Oxfam officials on Monday met Haiti’s planning and external cooperation minister, Aviol Fleurant, in Port-au-Prince to hand over a copy of a 2011 internal report which states that the British charity’s former Haiti country director had admitted to using prostitutes during a relief mission following a devastating earthquake that hit the Caribbean island nation in early 2010.

It was the first meeting between Oxfam, one of the world’s biggest disaster relief charities, and the government in Haiti since a recent Times of London report that said some of Oxfam’s staff paid for sex, triggering a scandal that has seriously damaged the charity’s reputation in the UK and abroad.

“What hurt me at the end of the meeting is that they admitted that Haitian authorities had, at no time, been informed by Oxfam about the commission of such crimes,” Fleurant told Reuters.

“According to the law, someone who is aware of the perpetration of a crime is obliged to alert the nearest authorities,” the minister said.

Prostitution is illegal in Haiti. The minister also said he was looking into reports, denied by Oxfam, that one of the women was under age.

Former Judge Claudy Gassant said that under Haitian law it could be considered illegal to not report a crime to relevant authorities.

After the meeting, Simon Ticehurst, Oxfam International’s director general for Latin America and the Caribbean, said he apologised to Haiti’s government and people for what happened, and said the organisation was willing to collaborate “as much as we can” in further investigations.

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Surfest: Lambton schoolgirl Madison Poole ready for test of nerves against world champion Tyler Wright

LAMBTON schoolgirl Madison Poole believes she surfs better when she’s nervous.

Madison Poole at the Surfest Pro Junior. Picture: Paul Danovaro

And the 17-year-old expects to be exactly that when she comes up against two-time defending world champion Tyler Wright at Surfest’sGrandstand Sports Clinic Women’s Pro this week.

Poole, who is inyear 11 St Francis Xavier’s College, gained a Surfest wildcard into the 6000-point World Surf League qualifying series contest and will meet the top seed and two others in heat one of round three.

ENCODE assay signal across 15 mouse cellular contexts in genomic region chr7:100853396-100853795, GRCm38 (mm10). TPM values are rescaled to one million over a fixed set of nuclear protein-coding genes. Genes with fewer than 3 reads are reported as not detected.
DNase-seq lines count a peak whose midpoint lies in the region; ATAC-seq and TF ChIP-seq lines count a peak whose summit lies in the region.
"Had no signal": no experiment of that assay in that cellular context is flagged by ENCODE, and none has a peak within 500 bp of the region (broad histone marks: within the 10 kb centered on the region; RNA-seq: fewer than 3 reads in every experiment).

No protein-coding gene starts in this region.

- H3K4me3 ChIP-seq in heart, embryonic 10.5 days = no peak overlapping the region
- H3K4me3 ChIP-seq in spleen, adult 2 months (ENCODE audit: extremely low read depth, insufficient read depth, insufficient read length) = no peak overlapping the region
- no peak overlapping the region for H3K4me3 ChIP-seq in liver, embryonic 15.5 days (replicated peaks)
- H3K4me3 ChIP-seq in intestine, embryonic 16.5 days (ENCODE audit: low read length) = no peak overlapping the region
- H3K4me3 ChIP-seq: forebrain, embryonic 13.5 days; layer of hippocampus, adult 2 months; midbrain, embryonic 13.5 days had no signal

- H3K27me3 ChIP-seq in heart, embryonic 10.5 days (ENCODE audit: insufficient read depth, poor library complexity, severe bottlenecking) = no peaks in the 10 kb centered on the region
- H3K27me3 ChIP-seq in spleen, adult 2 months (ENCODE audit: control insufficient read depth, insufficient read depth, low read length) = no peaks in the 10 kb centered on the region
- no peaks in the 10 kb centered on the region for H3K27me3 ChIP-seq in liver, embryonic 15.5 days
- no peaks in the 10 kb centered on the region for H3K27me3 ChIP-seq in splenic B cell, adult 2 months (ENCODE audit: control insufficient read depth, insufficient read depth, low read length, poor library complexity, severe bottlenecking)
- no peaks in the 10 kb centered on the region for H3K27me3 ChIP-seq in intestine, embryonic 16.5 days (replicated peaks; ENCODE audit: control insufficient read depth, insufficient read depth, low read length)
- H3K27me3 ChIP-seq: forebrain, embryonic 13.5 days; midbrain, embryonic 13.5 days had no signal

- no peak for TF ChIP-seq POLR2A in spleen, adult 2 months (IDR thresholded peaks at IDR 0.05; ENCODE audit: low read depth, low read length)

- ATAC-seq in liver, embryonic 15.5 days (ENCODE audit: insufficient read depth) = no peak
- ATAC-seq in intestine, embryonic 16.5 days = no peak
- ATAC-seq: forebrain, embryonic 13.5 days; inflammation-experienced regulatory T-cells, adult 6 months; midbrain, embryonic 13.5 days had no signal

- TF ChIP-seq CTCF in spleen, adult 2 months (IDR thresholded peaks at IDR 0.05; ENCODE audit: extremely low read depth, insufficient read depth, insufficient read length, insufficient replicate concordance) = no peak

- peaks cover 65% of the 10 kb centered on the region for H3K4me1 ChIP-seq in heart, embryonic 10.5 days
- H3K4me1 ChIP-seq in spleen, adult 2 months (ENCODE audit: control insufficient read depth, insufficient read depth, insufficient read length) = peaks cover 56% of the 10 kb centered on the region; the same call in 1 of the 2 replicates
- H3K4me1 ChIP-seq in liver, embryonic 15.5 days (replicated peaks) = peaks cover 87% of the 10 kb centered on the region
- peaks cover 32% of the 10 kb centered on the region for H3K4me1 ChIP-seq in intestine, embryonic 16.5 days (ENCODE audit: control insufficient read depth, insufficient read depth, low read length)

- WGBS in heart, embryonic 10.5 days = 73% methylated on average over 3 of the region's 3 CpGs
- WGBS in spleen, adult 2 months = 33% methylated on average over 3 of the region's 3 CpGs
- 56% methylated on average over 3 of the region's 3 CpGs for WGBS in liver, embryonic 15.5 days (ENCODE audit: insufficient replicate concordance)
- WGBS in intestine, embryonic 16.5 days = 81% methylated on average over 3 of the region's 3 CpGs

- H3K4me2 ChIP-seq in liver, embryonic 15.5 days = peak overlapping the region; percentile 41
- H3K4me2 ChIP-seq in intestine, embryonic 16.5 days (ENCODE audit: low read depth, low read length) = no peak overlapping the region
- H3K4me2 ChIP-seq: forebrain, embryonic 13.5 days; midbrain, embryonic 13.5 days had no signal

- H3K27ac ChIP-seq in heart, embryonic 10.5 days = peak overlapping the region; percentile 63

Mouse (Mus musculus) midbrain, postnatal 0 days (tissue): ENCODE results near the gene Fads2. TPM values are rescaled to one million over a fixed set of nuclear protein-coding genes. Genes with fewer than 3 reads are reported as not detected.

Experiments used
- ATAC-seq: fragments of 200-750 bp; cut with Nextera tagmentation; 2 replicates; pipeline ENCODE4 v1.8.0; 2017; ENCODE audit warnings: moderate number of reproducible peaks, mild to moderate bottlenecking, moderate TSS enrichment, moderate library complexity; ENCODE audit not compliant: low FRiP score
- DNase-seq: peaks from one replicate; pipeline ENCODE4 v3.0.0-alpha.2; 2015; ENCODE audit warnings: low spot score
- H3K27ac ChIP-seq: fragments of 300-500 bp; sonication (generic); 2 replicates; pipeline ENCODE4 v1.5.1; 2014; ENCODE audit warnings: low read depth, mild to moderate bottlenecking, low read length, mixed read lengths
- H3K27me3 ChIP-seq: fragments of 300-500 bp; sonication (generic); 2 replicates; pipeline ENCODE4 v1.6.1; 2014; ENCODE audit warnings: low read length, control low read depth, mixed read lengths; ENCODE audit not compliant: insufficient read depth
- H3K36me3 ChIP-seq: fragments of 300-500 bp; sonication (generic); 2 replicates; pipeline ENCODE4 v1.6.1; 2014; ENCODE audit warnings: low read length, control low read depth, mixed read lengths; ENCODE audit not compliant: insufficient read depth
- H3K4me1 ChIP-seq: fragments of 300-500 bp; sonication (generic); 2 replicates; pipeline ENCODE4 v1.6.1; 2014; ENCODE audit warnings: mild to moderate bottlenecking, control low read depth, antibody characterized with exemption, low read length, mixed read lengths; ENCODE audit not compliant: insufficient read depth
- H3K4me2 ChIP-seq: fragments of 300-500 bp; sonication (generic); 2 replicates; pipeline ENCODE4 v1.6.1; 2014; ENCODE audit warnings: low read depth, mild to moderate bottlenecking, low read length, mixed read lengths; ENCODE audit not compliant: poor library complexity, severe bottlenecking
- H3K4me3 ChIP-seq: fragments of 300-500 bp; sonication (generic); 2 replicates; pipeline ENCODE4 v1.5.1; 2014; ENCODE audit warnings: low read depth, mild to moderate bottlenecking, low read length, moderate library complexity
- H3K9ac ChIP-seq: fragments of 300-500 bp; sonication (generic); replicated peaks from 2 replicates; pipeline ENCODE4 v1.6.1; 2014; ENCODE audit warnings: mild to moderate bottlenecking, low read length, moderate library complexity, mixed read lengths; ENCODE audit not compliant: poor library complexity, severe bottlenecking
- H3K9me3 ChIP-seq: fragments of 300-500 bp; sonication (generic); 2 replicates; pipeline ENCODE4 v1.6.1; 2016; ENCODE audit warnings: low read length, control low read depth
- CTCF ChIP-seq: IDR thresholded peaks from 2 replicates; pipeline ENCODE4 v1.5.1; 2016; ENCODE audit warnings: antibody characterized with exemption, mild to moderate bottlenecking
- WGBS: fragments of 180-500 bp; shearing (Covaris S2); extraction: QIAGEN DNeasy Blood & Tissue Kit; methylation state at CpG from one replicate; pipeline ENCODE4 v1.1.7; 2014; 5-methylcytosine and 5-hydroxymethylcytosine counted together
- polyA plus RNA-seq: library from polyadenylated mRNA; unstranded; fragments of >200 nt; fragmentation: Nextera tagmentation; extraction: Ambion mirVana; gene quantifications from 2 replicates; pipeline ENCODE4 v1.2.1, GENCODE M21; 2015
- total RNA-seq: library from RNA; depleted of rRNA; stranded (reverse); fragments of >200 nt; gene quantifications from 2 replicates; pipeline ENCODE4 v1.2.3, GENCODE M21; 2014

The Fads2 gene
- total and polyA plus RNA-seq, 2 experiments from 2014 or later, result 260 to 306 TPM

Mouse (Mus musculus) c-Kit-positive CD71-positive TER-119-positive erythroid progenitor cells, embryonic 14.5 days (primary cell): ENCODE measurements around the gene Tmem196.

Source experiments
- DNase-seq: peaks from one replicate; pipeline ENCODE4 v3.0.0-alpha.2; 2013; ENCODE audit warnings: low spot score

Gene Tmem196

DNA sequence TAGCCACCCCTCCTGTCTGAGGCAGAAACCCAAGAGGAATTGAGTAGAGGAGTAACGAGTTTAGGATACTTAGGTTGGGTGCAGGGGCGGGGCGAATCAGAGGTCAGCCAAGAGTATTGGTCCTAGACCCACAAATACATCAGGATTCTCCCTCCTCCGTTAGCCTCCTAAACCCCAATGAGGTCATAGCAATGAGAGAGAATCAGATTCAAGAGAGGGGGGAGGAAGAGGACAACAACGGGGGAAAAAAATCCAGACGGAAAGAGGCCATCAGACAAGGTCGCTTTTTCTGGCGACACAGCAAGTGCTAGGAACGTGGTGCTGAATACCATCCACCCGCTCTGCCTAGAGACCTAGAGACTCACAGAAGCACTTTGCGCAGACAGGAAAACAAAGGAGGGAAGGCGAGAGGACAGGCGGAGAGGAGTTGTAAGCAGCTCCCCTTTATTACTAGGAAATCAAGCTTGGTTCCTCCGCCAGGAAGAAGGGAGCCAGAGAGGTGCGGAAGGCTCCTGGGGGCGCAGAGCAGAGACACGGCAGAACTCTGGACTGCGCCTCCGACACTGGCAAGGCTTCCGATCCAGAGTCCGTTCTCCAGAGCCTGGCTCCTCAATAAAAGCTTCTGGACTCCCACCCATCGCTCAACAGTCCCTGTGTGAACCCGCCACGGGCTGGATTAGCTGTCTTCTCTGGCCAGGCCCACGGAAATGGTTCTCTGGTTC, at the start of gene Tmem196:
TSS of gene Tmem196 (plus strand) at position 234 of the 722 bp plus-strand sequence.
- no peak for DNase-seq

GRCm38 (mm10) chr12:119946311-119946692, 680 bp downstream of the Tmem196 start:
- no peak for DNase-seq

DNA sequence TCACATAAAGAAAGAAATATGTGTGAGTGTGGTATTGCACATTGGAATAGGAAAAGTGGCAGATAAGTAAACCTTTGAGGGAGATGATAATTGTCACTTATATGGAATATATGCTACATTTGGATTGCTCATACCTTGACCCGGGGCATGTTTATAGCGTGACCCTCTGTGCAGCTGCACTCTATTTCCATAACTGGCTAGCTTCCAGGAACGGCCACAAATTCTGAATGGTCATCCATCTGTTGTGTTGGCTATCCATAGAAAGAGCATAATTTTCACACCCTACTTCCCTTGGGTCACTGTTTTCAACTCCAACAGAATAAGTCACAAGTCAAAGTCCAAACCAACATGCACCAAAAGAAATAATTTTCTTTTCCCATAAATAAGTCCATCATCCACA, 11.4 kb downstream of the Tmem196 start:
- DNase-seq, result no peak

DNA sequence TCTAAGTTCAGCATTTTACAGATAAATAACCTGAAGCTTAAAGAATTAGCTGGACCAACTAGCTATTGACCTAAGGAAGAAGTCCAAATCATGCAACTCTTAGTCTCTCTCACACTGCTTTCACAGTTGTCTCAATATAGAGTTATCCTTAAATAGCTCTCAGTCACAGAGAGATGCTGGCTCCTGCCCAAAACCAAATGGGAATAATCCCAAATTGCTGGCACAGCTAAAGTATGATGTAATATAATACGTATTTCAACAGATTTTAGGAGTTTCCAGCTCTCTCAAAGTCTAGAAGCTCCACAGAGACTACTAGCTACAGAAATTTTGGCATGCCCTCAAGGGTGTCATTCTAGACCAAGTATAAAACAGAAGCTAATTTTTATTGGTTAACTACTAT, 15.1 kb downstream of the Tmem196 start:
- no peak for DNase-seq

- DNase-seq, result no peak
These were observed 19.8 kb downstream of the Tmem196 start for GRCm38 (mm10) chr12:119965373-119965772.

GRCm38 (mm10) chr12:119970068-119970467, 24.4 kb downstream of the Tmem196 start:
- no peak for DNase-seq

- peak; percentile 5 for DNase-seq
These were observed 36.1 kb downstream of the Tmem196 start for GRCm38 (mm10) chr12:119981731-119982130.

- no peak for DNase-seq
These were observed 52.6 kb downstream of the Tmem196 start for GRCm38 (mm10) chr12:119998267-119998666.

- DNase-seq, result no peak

The women’s competition got through just one heat of round one on Tuesday before dangerous conditions prompted the event to be put on hold until Wednesday.

Poole, ranked 185 on the QS, will have just her second start in a 6000-point contest when she surfs her home break against the world’s best.

“She’s one of my idols,” Poole said.“It will be exciting but I’ll be nervous, but it’s all experience.”

Watch Surfest live

She had a brief encounter with Wright at the n Boardriders Battle final at Newcastle on the weekend, surfing for Merewether Surfboard Club as their junior competitor against Culburra in round one of the teams section on Saturday.Merewether won the heat and Culburra were eliminated. However, Wright’s team got enough points in other events to make the grand final, which they won narrowly ahead of Merewether.

Madison Poole, front in the white shirt, in Merewether Surfboard Club’s squad after the n Boardriders Battle final at Newcastle on Sunday. Picture: Jonathan Carroll

Juniors didn’t surf on Sunday because of rough conditions but Poole took positives away from the experience.

“I saw [Wright] there but I didn’t get to talk to her,” Poole said.“Our teams came up against each other and they beat us, but we still came second and that’s really good for Merewether. They’re such a good team to ride for.

“I surfed pretty well and everyone was happy because I did what they said to do, and that’s get in quickly, and that got them through.

“It was nerve-racking but that actually makes me surf better, when I’m nervous.

“Coming into Surfest, it gave me experience with all the pros around. But I’m very excited to come up against Tyler Wright and if someone in the heat has a shocker, then that helps me, but if I don’t get through, it’s all for experience anyway.”

As for potentially taking onbig swell this week, she said:“It doesn’t really bother me. When it comes to a comp you just have to deal with the conditions and you know water safety are going to be out there. But I’m pretty confident when it comes to that stuff.”


She’s a very powerful surfer and obviously a very, very good surfer as well,

She always the one at comps that blows everyone’sminds with how she surfs so strong, like a man,she’s powerfully built.

they were just saying good luck

just saying for experience and points

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A dam plan: Dungog residents prepare push for controversial Tillegra Dam proposal to be revisited